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  • Germany  (3)
  • METHYLATION  (2)
  • 1
    Keywords: CANCER ; radiotherapy ; SURVIVAL ; tumor ; Germany ; TOXICITY ; FOLLOW-UP ; imaging ; GENE ; TISSUE ; PATIENT ; CONTRAST ; TRIAL ; PROMOTER ; AGE ; EFFICACY ; inactivation ; ORGANIZATION ; METHYLATION ; MULTIFORME ; O-6-METHYLGUANINE-DNA METHYLTRANSFERASE ; PHASE-II ; ONCOLOGY ; ADULT ; METHYLTRANSFERASE ; GLIOMA ; overall survival ; SCIENCE ; MGMT ; methods ; PLUS ; temozolomide ; PROMOTER METHYLATION ; GLIOBLASTOMA ; indomethacin ; MGMT GENE ; EORTC ; BENEFIT ; Follow up
    Abstract: Purpose: To evaluate the toxicity and efficacy of chemoradiotherapy with temozolomide (TMZ) administered in an intensified 1-week on/1-week off schedule plus indomethacin in patients with newly diagnosed glioblastoma. Patients and Methods: A total of 41 adult patients (median Karnofsky performance status, 90%; median age, 56 years) were treated with preirradiation TMZ at 150 mg/m(2) (1 week on/1 week off), involved-field radiotherapy combined with concomitant low-dose TMZ (50 mg/m(2)), maintenance TMZ starting at 150 mg/m(2) using a 1-week on/1-week off schedule, plus maintenance indomethacin (25 mg twice daily). Results: The median follow-up interval was 21.7 months. Grade 4 hematologic toxicity was observed in 15 patients (36.6%). Treatment-related nonhematologic Grade 4-5 toxicity was reported for 2 patients (4.9%). The median progression-free survival was 7.6 months (95% confidence interval, 6.2-10.4). The 1-year survival rate was 73.2% (95% confidence interval, 56.8-84.2%). The presence of O-6-methylguanine-DNA methyltransferase (MGMT) gene promoter methylation in the tumor tissue was associated with significantly superior progression-free survival. Conclusion: The dose-dense regimen of TMZ administered in a 1-week on/1-week off schedule resulted in acceptable nonhematologic toxicity. Compared with data from the European Organization for Research and Treatment of Cancer/National Cancer Institute of Canada trial 26981-22981/CE.3, patients with an unmethylated MGMT gene promoter appeared not to benefit from intensifying the TMZ schedule regarding the median progression-free survival and overall survival. In contrast, data are promising for patients with a methylated MGMT promoter. (C) 2010 Elsevier Inc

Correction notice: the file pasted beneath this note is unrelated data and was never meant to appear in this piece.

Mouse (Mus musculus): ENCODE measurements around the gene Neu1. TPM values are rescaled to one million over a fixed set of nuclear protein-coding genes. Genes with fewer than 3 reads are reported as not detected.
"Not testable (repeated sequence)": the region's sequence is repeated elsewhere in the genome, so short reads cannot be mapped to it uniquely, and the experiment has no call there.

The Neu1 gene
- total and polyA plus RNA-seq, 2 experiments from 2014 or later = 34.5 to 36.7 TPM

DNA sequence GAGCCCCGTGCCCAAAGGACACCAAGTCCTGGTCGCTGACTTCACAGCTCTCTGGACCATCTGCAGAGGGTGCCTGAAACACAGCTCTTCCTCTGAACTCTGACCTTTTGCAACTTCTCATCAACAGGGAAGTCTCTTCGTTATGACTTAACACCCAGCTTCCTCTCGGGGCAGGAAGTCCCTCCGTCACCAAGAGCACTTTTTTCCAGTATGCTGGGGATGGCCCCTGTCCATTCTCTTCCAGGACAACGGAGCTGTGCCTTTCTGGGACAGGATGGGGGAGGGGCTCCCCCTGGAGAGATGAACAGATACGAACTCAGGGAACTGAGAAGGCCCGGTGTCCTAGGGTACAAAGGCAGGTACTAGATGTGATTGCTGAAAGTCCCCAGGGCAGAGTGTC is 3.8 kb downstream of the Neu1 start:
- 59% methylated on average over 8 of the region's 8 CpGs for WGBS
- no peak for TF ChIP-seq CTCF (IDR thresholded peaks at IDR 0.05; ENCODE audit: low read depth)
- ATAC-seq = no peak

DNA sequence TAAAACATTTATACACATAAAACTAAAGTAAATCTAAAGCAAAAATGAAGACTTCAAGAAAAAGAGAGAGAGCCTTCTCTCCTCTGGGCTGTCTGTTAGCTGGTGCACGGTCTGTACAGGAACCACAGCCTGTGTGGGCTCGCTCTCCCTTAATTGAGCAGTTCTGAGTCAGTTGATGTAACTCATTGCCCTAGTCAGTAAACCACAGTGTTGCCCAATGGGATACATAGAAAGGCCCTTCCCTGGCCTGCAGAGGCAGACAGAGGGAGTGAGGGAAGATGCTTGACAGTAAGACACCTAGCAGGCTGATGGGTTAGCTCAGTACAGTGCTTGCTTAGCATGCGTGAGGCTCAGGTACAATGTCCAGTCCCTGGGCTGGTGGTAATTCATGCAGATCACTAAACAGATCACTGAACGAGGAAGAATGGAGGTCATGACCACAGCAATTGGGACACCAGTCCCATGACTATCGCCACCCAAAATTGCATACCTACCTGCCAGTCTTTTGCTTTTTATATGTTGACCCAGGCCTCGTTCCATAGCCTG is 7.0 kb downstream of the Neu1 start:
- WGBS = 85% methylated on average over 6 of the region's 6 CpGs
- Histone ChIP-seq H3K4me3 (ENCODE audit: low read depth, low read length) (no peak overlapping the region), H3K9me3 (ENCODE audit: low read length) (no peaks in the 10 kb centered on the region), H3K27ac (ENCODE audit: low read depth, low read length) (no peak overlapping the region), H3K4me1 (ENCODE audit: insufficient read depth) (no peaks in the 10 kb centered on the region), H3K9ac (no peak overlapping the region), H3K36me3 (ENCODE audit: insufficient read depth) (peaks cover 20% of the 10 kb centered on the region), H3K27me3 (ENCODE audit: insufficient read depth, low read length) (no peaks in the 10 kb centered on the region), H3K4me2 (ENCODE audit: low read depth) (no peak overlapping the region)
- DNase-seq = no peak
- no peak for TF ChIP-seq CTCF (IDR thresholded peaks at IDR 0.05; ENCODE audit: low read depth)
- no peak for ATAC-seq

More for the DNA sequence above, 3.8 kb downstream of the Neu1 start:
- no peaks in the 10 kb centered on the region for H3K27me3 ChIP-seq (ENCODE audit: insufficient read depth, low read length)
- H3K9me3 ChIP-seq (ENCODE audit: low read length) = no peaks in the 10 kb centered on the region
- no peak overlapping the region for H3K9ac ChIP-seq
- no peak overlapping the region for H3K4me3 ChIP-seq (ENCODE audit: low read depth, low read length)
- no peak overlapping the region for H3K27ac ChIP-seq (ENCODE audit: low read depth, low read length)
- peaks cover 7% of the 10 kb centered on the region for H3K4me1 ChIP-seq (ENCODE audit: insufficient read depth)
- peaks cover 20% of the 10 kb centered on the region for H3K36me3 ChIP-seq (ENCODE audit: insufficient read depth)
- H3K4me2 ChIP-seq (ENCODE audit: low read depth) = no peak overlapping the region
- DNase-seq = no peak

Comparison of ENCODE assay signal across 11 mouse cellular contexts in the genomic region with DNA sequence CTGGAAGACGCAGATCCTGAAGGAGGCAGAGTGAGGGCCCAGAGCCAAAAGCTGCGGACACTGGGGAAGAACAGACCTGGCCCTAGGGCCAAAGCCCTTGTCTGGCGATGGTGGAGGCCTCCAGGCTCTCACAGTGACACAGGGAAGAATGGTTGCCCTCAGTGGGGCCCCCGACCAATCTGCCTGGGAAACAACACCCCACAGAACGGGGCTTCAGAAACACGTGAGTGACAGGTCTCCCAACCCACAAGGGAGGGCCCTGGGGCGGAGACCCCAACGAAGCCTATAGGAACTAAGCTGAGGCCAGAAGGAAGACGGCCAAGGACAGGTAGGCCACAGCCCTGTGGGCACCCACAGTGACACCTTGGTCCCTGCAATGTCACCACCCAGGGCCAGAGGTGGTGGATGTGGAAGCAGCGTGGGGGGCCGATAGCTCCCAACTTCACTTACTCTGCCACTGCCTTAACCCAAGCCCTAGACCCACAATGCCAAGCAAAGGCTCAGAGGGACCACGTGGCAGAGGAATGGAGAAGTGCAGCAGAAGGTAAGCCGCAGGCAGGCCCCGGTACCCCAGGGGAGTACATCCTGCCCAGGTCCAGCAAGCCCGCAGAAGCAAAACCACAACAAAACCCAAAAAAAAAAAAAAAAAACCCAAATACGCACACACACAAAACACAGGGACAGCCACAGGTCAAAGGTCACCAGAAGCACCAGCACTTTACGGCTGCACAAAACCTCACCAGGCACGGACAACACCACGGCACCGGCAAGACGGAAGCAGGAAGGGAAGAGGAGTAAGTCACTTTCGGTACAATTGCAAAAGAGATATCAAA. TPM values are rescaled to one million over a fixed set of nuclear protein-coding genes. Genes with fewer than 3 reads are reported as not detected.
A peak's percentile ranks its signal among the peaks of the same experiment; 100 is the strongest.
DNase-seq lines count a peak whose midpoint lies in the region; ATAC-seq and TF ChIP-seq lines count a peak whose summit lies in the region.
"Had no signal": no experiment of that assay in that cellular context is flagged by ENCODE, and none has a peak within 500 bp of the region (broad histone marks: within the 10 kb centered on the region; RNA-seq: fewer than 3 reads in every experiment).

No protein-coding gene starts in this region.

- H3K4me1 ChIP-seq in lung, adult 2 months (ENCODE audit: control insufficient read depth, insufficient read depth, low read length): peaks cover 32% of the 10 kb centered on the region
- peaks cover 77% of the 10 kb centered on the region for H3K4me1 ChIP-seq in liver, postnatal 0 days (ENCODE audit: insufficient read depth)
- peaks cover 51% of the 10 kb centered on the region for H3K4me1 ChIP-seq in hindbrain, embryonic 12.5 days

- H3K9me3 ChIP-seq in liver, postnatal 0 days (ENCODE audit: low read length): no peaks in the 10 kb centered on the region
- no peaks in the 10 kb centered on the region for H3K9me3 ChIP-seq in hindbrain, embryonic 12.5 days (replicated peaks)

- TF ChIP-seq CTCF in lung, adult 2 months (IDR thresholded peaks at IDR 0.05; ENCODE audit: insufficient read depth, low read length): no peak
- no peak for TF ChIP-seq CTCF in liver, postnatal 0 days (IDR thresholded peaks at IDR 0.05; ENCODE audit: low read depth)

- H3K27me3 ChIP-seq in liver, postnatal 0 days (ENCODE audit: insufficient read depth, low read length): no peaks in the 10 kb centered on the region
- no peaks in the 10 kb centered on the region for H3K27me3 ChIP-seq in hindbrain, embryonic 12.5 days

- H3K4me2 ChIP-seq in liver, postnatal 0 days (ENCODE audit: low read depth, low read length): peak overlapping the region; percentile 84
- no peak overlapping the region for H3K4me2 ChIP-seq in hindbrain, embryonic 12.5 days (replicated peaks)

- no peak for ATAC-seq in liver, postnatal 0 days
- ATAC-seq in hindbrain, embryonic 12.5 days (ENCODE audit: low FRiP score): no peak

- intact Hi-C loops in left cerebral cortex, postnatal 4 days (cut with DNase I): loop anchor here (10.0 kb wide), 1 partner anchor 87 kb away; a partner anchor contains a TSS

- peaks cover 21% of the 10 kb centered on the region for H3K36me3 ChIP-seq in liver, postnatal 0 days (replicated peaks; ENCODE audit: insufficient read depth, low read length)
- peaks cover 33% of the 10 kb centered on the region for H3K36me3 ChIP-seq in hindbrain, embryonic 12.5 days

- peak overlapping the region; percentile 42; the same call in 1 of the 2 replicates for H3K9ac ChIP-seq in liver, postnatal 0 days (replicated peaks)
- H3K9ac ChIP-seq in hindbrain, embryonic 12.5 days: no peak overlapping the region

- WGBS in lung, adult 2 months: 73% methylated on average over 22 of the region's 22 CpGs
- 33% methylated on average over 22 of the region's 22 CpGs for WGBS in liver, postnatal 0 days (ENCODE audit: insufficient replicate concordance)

Type of Publication: Journal article published
    PubMed ID: 19836157
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  • 2
    Keywords: radiotherapy ; SURVIVAL ; tumor ; evaluation ; Germany ; TOXICITY ; COMMON ; DIAGNOSIS ; GENE ; TISSUE ; TUMORS ; TIME ; PATIENT ; DNA ; INFECTION ; treatment ; PROGRESSION ; PROMOTER ; EFFICACY ; chemotherapy ; INFECTIONS ; RECURRENT ; METHYLATION ; GLIOMAS ; DNA methyltransferase ; LACKING ; PHASE-II ; ONCOLOGY ; ADULT ; METHYLTRANSFERASE ; GLIOMA ; MALIGNANT GLIOMA ; GRADE ; GENE PROMOTER ; MGMT ; TUMOR TISSUE ; methods ; EVENTS ; temozolomide ; GLIOBLASTOMA-MULTIFORME ; CRITERIA ; USA ; PROMOTER METHYLATION ; O-6-methylguanine ; survival rate ; GLIOBLASTOMA ; PROGRESSION-FREE SURVIVAL ; REGIMEN ; evidence ; MGMT GENE ; O-6-methylguanine-DNA-methyltransferase